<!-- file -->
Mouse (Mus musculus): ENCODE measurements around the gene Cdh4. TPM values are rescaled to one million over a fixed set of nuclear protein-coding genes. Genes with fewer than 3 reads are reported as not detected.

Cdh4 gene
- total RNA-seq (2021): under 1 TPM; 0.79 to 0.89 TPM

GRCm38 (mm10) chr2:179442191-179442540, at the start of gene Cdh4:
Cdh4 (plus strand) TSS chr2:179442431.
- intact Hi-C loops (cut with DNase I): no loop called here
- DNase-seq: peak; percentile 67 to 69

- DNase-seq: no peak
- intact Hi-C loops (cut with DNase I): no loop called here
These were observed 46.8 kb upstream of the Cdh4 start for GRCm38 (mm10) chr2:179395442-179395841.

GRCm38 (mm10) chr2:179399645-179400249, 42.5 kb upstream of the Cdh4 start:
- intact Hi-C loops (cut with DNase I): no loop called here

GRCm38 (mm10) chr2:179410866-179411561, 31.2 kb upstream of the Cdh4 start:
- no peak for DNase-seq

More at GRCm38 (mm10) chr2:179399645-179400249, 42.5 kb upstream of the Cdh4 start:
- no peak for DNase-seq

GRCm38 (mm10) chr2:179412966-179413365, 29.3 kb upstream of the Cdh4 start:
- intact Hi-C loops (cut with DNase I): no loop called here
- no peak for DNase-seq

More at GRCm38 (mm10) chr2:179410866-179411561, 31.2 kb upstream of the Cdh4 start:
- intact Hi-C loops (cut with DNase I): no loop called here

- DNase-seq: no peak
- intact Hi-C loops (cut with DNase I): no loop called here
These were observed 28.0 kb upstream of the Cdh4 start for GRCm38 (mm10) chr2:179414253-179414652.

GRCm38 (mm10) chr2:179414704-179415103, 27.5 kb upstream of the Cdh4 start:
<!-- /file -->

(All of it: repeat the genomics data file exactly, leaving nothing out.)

Mouse (Mus musculus): ENCODE measurements around the gene Cdh4. TPM values are rescaled to one million over a fixed set of nuclear protein-coding genes. Genes with fewer than 3 reads are reported as not detected.

Cdh4 gene
- total RNA-seq (2021): under 1 TPM; 0.79 to 0.89 TPM

GRCm38 (mm10) chr2:179442191-179442540, at the start of gene Cdh4:
Cdh4 (plus strand) TSS chr2:179442431.
- intact Hi-C loops (cut with DNase I): no loop called here
- DNase-seq: peak; percentile 67 to 69

- DNase-seq: no peak
- intact Hi-C loops (cut with DNase I): no loop called here
These were observed 46.8 kb upstream of the Cdh4 start for GRCm38 (mm10) chr2:179395442-179395841.

GRCm38 (mm10) chr2:179399645-179400249, 42.5 kb upstream of the Cdh4 start:
- intact Hi-C loops (cut with DNase I): no loop called here

GRCm38 (mm10) chr2:179410866-179411561, 31.2 kb upstream of the Cdh4 start:
- no peak for DNase-seq

More at GRCm38 (mm10) chr2:179399645-179400249, 42.5 kb upstream of the Cdh4 start:
- no peak for DNase-seq

GRCm38 (mm10) chr2:179412966-179413365, 29.3 kb upstream of the Cdh4 start:
- intact Hi-C loops (cut with DNase I): no loop called here
- no peak for DNase-seq

More at GRCm38 (mm10) chr2:179410866-179411561, 31.2 kb upstream of the Cdh4 start:
- intact Hi-C loops (cut with DNase I): no loop called here

- DNase-seq: no peak
- intact Hi-C loops (cut with DNase I): no loop called here
These were observed 28.0 kb upstream of the Cdh4 start for GRCm38 (mm10) chr2:179414253-179414652.

GRCm38 (mm10) chr2:179414704-179415103, 27.5 kb upstream of the Cdh4 start: